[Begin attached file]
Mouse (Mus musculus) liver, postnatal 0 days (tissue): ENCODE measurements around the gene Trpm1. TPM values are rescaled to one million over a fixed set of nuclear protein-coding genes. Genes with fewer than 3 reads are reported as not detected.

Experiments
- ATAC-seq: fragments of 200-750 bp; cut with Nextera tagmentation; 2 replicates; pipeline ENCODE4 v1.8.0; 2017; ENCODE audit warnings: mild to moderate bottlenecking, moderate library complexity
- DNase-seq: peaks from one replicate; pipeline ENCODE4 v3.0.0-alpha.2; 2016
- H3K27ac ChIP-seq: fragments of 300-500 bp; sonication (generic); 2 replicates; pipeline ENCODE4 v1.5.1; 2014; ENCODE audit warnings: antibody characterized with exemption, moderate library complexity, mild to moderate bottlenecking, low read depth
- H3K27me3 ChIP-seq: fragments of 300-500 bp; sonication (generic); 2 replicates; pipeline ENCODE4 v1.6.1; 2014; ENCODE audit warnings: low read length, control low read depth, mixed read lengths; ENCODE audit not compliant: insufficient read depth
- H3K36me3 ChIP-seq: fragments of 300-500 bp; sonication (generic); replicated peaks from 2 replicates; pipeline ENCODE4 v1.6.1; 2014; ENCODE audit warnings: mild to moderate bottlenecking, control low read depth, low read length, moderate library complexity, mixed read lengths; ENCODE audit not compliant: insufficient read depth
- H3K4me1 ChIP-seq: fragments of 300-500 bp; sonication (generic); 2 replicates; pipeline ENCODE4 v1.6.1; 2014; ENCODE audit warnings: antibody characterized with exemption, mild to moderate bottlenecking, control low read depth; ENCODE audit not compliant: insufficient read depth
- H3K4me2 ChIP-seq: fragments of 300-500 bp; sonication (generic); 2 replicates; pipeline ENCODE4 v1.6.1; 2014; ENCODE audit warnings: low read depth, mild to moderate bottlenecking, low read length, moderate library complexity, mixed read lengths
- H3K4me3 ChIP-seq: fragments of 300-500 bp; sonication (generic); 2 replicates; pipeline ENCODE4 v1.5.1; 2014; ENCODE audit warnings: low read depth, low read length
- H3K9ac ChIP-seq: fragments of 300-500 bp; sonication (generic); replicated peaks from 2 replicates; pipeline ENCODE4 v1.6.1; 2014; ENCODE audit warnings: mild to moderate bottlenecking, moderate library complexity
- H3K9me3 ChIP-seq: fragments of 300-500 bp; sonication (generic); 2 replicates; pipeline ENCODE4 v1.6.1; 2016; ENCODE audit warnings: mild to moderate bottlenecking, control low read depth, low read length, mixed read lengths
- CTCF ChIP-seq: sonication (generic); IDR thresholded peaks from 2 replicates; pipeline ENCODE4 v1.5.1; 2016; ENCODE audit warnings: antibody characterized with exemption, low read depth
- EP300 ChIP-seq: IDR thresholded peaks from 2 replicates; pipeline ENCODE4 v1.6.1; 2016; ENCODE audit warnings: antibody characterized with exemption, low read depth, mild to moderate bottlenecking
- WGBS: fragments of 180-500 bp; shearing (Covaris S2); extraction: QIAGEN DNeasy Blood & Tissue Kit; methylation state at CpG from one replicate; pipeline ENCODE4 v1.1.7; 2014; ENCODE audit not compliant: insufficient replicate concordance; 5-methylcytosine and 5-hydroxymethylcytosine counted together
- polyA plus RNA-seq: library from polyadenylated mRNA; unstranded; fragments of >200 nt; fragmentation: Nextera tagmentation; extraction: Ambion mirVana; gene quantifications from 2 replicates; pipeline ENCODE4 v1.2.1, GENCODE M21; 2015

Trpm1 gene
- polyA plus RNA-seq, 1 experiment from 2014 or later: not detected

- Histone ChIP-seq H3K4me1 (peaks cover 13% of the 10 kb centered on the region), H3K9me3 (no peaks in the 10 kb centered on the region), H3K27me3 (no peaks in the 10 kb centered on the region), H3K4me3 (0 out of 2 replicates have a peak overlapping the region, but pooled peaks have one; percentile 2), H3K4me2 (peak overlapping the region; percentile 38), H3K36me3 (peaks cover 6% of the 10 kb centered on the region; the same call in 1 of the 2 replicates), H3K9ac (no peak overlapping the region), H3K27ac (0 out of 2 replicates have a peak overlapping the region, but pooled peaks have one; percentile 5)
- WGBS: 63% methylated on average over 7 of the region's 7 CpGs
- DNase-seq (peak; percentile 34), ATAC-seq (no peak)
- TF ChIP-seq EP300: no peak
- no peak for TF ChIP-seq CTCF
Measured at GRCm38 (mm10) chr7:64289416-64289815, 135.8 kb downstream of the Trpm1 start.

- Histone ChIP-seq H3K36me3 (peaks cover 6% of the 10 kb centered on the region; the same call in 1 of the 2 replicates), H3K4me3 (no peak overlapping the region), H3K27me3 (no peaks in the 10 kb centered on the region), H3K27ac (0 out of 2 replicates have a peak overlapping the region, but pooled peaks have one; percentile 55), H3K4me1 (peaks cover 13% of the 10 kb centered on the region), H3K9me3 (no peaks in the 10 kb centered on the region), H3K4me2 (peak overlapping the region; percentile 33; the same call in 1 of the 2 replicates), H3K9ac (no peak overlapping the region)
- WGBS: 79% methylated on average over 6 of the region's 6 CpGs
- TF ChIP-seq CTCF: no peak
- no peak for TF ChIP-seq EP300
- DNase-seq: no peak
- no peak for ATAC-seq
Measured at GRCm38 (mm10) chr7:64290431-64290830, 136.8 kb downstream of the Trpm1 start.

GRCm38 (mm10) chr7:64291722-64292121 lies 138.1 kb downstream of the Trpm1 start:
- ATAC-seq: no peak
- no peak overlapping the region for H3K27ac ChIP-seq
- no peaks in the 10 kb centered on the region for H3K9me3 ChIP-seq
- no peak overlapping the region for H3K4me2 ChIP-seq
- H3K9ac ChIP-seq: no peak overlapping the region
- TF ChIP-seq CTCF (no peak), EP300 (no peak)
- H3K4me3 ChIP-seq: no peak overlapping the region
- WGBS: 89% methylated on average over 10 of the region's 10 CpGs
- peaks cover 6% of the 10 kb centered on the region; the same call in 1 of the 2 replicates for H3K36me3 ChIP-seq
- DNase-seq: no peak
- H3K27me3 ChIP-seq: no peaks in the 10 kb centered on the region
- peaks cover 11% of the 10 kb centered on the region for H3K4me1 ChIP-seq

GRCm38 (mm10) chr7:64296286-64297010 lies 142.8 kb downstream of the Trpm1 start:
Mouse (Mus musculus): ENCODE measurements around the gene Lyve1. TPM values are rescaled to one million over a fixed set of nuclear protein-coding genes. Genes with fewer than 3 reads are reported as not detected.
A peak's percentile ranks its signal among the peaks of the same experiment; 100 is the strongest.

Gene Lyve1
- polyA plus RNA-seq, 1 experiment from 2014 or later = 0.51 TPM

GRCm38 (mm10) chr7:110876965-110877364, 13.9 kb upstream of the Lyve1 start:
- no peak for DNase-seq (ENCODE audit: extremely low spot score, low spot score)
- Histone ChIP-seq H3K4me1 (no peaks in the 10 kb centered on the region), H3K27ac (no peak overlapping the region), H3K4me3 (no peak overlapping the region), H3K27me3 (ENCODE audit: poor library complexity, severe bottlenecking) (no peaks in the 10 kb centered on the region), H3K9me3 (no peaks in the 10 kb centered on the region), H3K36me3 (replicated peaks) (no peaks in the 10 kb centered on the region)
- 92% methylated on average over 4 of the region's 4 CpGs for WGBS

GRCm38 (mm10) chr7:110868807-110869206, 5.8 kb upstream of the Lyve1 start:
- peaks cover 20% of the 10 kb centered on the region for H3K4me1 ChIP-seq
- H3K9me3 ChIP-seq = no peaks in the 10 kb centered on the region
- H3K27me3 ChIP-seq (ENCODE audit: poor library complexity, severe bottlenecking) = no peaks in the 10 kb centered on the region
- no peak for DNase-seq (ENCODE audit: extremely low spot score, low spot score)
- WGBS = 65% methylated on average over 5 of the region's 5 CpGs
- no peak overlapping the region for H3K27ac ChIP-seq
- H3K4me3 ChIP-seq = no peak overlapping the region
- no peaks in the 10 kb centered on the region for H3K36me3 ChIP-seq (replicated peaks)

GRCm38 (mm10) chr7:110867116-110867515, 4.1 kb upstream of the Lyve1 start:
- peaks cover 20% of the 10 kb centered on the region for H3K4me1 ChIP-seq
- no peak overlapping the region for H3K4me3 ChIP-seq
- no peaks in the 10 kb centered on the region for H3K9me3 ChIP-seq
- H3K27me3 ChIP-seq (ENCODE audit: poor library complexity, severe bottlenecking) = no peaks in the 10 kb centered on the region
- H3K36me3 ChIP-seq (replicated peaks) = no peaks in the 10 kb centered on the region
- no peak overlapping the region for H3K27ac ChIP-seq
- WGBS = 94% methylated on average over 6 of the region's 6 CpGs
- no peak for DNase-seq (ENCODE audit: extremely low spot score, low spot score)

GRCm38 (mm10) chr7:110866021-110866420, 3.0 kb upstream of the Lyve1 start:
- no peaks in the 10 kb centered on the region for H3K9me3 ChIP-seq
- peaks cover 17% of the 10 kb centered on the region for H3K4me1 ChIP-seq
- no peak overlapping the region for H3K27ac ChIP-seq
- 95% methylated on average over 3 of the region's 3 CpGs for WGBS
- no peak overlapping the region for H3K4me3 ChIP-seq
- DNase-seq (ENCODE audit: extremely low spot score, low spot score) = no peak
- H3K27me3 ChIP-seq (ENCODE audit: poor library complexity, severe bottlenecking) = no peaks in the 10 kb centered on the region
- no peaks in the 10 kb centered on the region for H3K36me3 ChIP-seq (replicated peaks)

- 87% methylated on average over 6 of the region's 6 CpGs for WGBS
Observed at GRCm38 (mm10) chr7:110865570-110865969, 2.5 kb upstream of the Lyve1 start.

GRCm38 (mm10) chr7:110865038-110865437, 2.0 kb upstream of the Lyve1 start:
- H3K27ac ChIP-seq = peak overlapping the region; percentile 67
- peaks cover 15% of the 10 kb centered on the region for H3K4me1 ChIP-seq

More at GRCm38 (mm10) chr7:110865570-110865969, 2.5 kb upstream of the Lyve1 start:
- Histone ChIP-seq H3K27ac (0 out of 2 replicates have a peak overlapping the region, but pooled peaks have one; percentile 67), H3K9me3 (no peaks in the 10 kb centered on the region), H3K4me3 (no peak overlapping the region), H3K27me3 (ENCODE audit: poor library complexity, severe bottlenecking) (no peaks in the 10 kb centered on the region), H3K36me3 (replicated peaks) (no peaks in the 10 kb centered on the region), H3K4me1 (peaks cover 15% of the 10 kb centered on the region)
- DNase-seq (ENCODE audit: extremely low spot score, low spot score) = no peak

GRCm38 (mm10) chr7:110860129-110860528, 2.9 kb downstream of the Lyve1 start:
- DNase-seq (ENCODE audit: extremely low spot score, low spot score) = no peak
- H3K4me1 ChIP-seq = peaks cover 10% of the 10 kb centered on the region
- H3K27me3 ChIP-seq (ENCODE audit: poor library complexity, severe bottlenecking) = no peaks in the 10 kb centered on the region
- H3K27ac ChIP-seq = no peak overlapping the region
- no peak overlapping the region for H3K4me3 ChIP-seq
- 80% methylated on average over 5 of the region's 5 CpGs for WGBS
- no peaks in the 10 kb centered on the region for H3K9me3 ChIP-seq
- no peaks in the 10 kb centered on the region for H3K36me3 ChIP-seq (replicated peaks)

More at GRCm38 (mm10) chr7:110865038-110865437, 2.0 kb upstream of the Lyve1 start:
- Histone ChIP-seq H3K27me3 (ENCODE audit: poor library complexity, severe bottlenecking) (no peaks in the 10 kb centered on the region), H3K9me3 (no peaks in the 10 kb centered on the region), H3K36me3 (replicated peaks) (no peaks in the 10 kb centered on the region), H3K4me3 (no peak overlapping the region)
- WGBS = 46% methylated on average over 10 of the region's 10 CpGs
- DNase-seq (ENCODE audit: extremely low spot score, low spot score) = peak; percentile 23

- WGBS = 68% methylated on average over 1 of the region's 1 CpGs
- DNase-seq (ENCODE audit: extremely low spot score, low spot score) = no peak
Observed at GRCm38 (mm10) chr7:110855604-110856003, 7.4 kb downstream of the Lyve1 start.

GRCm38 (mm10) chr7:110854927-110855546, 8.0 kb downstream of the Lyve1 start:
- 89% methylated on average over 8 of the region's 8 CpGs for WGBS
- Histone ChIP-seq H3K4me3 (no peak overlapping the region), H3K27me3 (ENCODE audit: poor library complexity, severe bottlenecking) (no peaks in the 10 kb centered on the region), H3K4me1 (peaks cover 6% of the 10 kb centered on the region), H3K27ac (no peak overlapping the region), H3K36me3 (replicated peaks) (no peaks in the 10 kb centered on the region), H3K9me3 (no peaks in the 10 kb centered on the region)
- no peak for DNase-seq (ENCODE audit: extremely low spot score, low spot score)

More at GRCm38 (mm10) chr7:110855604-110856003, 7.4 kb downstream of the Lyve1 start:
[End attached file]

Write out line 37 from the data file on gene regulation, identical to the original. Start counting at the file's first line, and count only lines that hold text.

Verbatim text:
- H3K9ac ChIP-seq: no peak overlapping the region